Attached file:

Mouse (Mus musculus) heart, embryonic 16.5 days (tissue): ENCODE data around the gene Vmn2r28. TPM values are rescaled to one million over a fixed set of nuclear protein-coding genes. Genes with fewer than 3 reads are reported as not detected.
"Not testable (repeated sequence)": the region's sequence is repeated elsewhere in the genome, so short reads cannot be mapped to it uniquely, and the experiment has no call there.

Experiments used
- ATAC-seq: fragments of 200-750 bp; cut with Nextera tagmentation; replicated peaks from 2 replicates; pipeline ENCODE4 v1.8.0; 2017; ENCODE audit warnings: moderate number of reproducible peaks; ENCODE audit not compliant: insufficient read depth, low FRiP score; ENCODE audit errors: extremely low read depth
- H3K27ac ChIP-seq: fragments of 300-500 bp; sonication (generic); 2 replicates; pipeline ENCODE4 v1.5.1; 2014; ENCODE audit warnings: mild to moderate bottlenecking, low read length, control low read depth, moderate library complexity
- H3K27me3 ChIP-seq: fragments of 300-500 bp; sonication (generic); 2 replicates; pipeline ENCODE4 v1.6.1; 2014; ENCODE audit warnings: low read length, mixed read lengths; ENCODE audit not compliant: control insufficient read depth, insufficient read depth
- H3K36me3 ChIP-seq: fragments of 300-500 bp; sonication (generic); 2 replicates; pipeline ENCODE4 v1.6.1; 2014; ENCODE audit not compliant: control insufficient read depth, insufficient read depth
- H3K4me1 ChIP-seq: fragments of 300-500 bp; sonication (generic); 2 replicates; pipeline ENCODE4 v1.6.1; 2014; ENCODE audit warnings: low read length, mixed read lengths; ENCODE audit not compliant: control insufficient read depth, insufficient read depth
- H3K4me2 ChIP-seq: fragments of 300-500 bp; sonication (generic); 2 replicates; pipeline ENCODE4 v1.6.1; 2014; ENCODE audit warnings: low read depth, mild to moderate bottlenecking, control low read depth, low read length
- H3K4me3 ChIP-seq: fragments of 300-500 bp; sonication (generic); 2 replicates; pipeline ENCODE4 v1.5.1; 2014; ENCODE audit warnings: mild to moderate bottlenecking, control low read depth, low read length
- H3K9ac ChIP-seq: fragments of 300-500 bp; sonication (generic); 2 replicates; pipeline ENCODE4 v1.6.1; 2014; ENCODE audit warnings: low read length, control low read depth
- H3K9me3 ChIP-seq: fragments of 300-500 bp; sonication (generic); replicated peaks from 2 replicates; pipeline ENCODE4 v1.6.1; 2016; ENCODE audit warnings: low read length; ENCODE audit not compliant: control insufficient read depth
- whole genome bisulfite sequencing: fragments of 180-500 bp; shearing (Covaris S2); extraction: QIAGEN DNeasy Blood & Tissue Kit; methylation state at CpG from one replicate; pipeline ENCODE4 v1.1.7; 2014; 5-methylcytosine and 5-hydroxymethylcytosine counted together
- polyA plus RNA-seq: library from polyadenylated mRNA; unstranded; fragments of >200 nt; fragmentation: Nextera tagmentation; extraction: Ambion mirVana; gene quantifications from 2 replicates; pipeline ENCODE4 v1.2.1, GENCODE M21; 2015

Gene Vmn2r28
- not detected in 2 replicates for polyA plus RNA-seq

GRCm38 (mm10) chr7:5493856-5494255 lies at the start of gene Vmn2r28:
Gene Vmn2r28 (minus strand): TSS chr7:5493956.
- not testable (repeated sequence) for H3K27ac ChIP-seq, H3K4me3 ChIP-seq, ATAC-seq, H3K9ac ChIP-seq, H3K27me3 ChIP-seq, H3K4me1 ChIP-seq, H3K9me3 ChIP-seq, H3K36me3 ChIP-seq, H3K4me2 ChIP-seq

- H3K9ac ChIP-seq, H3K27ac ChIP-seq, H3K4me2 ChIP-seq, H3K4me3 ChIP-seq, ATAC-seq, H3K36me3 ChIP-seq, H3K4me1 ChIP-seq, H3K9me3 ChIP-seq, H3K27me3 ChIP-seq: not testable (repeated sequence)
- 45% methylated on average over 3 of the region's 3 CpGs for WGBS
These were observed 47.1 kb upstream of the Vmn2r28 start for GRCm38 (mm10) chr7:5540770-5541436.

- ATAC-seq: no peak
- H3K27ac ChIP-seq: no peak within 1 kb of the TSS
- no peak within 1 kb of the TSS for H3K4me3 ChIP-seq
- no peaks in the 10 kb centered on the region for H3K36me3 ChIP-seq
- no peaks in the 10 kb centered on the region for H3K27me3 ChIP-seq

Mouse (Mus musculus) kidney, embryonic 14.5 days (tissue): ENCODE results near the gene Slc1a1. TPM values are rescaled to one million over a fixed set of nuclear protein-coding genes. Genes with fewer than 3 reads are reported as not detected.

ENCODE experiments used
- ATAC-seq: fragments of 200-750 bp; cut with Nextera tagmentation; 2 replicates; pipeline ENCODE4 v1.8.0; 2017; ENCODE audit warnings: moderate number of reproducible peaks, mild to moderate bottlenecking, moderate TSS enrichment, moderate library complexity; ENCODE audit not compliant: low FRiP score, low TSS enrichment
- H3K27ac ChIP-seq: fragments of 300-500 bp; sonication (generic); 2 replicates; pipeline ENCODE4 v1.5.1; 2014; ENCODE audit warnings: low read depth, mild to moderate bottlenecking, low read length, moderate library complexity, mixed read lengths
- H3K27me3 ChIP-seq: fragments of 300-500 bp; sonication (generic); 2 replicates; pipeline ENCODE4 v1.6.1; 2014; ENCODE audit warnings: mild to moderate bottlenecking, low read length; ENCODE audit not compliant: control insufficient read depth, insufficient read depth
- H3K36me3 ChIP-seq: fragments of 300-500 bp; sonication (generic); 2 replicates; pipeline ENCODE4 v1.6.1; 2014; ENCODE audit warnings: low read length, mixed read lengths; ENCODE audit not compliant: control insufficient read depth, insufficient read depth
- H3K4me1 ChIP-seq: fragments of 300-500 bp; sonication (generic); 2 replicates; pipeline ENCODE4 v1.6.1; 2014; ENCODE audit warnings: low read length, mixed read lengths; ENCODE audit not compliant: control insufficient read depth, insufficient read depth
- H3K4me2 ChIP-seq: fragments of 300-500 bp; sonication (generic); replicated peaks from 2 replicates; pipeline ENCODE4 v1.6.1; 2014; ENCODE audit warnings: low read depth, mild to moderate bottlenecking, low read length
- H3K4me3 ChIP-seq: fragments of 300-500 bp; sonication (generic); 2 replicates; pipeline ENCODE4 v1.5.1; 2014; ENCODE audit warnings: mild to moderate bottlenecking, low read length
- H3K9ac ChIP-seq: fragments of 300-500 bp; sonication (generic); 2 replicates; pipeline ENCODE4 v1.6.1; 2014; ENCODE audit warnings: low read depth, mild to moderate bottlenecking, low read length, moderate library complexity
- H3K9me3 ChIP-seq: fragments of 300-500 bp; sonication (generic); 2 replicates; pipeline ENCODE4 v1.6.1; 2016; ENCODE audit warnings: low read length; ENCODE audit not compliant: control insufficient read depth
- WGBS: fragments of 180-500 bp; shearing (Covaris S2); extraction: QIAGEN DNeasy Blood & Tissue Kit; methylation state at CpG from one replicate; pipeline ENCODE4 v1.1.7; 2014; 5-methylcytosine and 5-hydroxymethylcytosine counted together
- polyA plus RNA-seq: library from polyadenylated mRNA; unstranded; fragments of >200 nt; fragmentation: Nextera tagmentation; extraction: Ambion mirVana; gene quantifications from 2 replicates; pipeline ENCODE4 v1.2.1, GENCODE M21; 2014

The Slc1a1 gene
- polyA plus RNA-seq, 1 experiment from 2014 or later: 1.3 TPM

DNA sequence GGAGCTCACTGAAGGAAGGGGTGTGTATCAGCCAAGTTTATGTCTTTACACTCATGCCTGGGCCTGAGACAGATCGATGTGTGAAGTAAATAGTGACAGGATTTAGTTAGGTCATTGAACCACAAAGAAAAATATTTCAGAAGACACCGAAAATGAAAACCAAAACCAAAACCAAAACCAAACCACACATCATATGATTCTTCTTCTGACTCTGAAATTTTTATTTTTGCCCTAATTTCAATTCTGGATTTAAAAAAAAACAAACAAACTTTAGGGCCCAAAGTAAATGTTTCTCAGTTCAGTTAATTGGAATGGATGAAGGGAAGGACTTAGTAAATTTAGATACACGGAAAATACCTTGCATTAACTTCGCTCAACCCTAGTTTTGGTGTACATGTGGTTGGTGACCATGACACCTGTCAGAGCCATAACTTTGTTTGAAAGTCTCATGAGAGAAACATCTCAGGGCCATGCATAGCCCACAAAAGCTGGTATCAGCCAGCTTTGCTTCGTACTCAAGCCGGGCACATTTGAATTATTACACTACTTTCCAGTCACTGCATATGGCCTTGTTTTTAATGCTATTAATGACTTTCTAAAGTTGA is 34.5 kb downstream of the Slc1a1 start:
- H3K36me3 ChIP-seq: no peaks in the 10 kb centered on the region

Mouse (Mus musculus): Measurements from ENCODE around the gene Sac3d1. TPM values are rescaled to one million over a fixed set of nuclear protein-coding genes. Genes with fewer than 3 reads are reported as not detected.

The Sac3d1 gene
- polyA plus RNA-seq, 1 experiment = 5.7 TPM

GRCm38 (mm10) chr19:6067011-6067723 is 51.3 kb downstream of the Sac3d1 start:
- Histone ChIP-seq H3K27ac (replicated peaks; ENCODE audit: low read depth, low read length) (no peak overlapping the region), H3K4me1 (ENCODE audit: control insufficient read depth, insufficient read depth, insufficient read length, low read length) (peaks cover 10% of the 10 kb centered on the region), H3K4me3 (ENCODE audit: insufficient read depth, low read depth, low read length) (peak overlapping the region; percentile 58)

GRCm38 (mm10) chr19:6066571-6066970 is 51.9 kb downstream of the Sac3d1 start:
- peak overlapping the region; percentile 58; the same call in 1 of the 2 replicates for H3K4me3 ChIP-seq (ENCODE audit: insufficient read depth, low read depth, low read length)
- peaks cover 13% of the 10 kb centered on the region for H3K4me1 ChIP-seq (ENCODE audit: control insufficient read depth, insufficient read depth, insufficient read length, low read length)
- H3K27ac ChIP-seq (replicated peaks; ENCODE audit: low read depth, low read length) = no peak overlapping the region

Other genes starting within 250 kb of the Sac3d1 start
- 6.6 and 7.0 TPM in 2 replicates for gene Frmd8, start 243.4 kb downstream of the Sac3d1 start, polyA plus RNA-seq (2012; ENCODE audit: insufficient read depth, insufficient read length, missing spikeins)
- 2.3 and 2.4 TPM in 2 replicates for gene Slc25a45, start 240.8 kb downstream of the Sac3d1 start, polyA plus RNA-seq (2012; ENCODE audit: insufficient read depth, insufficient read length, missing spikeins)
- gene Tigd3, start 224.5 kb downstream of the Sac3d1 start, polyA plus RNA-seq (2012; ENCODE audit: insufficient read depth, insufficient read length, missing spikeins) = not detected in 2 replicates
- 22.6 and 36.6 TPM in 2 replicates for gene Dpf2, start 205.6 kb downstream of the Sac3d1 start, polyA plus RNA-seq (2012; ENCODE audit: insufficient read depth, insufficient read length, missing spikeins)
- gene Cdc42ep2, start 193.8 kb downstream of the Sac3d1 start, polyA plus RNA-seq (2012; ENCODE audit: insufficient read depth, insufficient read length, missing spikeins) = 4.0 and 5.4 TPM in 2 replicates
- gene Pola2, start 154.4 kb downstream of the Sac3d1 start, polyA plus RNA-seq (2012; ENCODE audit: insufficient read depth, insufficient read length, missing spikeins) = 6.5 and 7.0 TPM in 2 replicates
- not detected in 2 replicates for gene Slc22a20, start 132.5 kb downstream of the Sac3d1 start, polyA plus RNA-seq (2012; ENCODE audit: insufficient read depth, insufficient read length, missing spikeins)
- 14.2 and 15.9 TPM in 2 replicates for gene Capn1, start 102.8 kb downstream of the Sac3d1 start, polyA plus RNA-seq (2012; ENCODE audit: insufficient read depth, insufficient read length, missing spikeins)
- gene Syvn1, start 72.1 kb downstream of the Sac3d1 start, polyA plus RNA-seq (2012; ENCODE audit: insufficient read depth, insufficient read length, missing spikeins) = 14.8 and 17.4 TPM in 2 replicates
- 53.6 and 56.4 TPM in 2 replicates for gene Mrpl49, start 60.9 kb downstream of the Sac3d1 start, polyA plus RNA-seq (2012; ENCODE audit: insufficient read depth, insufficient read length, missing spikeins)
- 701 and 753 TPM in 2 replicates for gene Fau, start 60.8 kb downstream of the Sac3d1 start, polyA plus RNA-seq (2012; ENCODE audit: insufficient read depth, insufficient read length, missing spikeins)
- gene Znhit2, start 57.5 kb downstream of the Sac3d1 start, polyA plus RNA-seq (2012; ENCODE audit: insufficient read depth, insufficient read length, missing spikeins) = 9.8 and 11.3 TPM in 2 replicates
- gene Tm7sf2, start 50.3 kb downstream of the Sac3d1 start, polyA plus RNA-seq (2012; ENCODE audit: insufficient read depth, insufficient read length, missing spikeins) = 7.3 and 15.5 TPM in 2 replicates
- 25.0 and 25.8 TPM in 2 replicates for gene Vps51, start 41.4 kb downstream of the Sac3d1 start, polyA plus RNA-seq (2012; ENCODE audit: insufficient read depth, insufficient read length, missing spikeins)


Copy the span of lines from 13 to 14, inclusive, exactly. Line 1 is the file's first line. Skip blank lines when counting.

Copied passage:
- whole genome bisulfite sequencing: fragments of 180-500 bp; shearing (Covaris S2); extraction: QIAGEN DNeasy Blood & Tissue Kit; methylation state at CpG from one replicate; pipeline ENCODE4 v1.1.7; 2014; 5-methylcytosine and 5-hydroxymethylcytosine counted together
- polyA plus RNA-seq: library from polyadenylated mRNA; unstranded; fragments of >200 nt; fragmentation: Nextera tagmentation; extraction: Ambion mirVana; gene quantifications from 2 replicates; pipeline ENCODE4 v1.2.1, GENCODE M21; 2015